Leading off, Barry Bonds

The Baltimore Sun

New spring, same old top story.

There are plenty of intriguing subplots as baseball breaks from its winter hiatus and pitchers and catchers start playing long toss this week in Arizona and Florida.

But, as usual, none can top the sport's most consistent newsmaker, the incomparable Barry Bonds.

Throughout this decade, Bonds has been a must-read spring story: Can he still play at a Most Valuable Player level? Will he hit a historic number of home runs? Is he healthy? Is he cracking under media scrutiny? Is this the year we, once and for all, learn the truth about his rumored involvement with steroids? Is this his last season, no matter what?

At some point this year, one - or maybe all - will be answered. The drama should begin to unfold when he presumably joins his San Francisco Giants teammates in Scottsdale, Ariz., after a months-long dance with club management over the language in a one-year contract.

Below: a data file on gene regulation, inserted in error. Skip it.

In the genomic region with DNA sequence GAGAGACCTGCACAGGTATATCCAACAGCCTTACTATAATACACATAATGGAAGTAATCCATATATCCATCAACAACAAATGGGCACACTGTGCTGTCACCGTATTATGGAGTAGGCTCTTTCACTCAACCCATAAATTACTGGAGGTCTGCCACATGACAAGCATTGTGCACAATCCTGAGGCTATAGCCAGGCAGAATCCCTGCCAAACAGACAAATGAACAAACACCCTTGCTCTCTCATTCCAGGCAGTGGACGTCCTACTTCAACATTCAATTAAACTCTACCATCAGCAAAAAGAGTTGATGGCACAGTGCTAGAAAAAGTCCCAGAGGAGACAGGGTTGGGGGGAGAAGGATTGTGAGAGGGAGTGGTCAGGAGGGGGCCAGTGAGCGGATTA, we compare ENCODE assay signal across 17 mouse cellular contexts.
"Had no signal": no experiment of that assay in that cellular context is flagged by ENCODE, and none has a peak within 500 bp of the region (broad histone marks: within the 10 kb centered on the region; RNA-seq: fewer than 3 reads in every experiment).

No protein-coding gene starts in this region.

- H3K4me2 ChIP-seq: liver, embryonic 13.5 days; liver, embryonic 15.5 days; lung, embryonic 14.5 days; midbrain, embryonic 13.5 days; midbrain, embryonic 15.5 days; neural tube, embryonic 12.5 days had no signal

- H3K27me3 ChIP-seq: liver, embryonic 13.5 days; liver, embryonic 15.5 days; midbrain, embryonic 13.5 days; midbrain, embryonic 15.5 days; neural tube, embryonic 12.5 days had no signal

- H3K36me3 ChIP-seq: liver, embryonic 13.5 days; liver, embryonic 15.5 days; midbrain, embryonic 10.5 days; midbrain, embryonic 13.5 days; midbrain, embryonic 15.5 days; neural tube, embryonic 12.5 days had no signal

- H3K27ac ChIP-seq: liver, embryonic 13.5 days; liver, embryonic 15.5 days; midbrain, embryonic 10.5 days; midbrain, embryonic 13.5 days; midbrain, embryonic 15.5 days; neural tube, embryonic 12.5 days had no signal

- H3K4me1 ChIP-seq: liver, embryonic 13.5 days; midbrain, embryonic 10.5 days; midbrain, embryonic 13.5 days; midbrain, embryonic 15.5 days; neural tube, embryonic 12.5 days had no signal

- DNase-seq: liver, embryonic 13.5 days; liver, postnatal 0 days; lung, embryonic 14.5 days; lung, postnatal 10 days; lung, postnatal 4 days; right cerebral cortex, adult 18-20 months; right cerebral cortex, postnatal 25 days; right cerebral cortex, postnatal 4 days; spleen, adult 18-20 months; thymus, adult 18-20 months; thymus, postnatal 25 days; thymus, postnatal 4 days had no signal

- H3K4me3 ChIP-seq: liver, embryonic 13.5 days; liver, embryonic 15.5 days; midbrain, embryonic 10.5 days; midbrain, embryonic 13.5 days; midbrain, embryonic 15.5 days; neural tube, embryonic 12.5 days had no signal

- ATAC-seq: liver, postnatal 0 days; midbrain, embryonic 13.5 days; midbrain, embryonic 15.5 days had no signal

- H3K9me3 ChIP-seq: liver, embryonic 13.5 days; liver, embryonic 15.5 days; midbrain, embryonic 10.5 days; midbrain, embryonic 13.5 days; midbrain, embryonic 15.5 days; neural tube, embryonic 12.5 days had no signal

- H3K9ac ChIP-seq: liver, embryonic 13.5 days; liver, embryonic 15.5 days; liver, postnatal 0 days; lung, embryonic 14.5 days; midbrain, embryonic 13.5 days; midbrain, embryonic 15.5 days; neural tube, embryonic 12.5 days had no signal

Off the field, Bonds is still being investigated for alleged perjury in the federal Bay Area Laboratory Co-Operative probe. Federal investigators contend he lied to a grand jury when he testified he had never knowingly used performance-enhancing drugs. A long-anticipated indictment could be issued this year.

On the field, Bonds, 42, is pursuing one of the sport's most hallowed records, Hank Aaron's career home run mark of 755. Bonds, who set the single-season record of 73 in 2001, is 21 from tying Aaron. Only once since 1990 - in 2005, when he played 14 games - has Bonds failed to hit at least 21 homers.

His run at history, and how image-conscious Major League Baseball handles it, should provide the most compelling drama of 2007.

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